Galanthus reginae-olgae

Tom Mitchell
Thu, 05 Dec 2013 09:26:39 PST
I agree with Mark's comments about the artificiality of the distinction between the two subspecies of G. reginae-olgae. 

I have seen this species in flower in the wild between late January and late April at different altitudes in southern Bosnia. In habitat the leaves are always present at flowering time, albeit sometimes only just. In cultivation in the southern UK, plants that would flower in the wild in February are in flower now; some with, some without leaves. It would be interesting to know exactly what triggers flowering but it seems from my anecdotal observations that plants that are adapted to flower in spring are capable of becoming facultatively fall-flowering in different climates. 

Of course there can be no gene flow between populations that flower at low elevations in January and those that flower at high elevations in April, so effective reproductive isolation could presumably drive speciation over time, but the natural variation is better described as a cline from fall or winter flowering before leaves appear to spring flowering after leaves emerge along an elevational gradient. Presumably there is free gene flow between adjacent populations along the cline. 

I've never visited the populations of this species in mainland Greece or on Corfu. Has anyone else noticed anything similar or different to the above observations in Greece?

Incidentally, I buy a large pot of honey in the market at Trebinje, Bosnia every time I go there in spring. The bees fly almost year round in that relatively mild climate and, early in the year, the honey they make comes mainly from Galanthus and Crocus. It's delicious!


> Message: 1
> Date: Wed, 4 Dec 2013 18:00:20 +0100 (CET)
> From: Mark BROWN <>
> Subject: [pbs] Galanthus reginae-olgae, was Perched Water Table
> To: Pacific Bulb Society <>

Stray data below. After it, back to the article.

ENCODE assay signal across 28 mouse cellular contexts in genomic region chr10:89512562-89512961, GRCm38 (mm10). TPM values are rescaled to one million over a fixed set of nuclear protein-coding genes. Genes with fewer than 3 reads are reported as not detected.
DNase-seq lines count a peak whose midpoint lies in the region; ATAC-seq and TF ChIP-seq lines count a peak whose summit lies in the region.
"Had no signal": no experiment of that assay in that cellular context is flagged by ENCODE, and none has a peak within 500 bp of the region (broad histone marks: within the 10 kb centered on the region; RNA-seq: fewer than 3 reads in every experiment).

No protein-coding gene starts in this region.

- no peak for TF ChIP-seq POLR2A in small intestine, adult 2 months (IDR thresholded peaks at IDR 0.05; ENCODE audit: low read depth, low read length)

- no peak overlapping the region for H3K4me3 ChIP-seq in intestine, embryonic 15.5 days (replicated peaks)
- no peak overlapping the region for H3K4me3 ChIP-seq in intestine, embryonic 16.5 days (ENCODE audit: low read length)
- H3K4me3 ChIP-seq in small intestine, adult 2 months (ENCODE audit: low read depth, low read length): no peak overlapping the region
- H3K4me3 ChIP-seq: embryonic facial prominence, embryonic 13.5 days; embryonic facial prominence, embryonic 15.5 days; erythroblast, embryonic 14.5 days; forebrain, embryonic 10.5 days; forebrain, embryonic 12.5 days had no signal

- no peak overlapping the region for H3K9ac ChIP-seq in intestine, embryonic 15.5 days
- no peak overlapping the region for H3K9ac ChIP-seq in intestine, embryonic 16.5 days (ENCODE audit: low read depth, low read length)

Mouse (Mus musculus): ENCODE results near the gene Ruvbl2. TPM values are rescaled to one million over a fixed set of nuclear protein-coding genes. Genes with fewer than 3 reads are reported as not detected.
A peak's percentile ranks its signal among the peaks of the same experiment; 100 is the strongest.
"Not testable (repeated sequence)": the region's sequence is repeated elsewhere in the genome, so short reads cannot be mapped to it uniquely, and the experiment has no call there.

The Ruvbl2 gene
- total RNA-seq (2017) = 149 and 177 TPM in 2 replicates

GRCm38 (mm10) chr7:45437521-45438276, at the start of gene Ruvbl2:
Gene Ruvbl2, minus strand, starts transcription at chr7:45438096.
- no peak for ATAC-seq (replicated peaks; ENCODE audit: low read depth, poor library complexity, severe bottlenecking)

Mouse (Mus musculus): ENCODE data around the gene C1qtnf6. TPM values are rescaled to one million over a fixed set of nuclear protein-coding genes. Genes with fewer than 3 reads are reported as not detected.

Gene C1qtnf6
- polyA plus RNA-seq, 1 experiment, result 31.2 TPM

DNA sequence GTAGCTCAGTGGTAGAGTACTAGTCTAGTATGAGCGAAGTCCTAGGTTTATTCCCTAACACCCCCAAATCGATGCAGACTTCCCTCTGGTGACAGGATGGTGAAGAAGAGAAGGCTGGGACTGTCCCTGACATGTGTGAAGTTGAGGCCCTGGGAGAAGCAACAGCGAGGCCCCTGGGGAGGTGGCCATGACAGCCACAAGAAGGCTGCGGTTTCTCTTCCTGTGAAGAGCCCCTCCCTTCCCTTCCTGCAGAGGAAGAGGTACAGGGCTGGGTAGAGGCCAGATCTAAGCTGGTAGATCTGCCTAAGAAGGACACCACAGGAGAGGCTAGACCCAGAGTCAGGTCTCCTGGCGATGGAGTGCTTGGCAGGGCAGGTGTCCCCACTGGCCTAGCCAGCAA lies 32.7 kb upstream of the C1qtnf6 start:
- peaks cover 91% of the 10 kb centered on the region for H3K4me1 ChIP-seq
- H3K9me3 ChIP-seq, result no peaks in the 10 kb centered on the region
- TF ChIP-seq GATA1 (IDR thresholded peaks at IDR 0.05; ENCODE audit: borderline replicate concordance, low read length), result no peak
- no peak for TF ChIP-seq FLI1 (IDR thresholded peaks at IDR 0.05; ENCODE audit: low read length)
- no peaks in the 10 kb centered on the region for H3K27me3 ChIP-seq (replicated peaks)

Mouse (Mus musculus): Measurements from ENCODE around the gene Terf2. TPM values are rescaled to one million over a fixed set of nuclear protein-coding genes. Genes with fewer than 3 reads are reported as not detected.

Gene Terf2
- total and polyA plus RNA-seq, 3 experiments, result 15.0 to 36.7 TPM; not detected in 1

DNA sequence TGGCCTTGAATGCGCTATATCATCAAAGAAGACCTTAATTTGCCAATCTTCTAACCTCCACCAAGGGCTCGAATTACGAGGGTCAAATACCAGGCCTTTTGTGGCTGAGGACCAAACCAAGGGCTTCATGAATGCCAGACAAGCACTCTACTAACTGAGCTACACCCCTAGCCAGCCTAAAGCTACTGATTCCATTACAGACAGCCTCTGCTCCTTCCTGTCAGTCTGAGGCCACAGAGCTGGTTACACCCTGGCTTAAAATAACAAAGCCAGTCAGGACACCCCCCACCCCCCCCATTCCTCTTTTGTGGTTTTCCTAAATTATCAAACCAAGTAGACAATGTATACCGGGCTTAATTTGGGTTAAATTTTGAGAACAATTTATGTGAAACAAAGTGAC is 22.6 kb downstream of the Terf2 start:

> Message-ID: <1106292118.18897.1386176420312.JavaMail.www@wwinf1n25>
> Content-Type: text/plain; charset=UTF-8
> I have many accessions of this plant and none of them behave the same regards foliage.
> Plants from known wild source, The Taygetos Mountains, have been flowering since the end of september.
> Some with leaves some without.
> Years ago distinctions were made between the leafless clones as true reginae-olgae and those flowering with their leaves as corcyrensis.
> I can't see that there is any point in keeping this distinction as they are so variable.
> Those I have seen in the wild were flowering mostly without leaves and developed them at various speeds after flowering.
> I can see the point of this as they were growing under huge old plane trees in relictual stands along streams and seepages.
> The trees were still in leaf and the huge leaves as they fall would suffocate any developping foliage.
> They wait until the leaves break down a bit before leafing out themselves above the leaf litter.
> Some forms of the autumn flowering elwesii do so before developping foliage but are never really as leafless.
> Galanthus peshmenii in the two clones I grow flowers with it's leaves. G. cilicicus does the same.
> I forget how the autumn flowering rizehensis behaves as I have lost it, and the autumn flowering forms of transcaucasicus and fosteri I do not grow at all.?
> ?
> Mark
> " Message du 04/12/13 14:40
>> De : "Judy Glattstein" 
>> A :
>> Judy in New Jersey where Galanthus 'Potter's Prelude' is budding up 
>> quite nicely. It amuses me that the month or so earlier flowering G. 
>> regina-olgae waits until Spring to send up leaves and this later 
>> snowdrop produces leaves with its flowers. Whatever works . . . "
> ------------------------------

More information about the pbs mailing list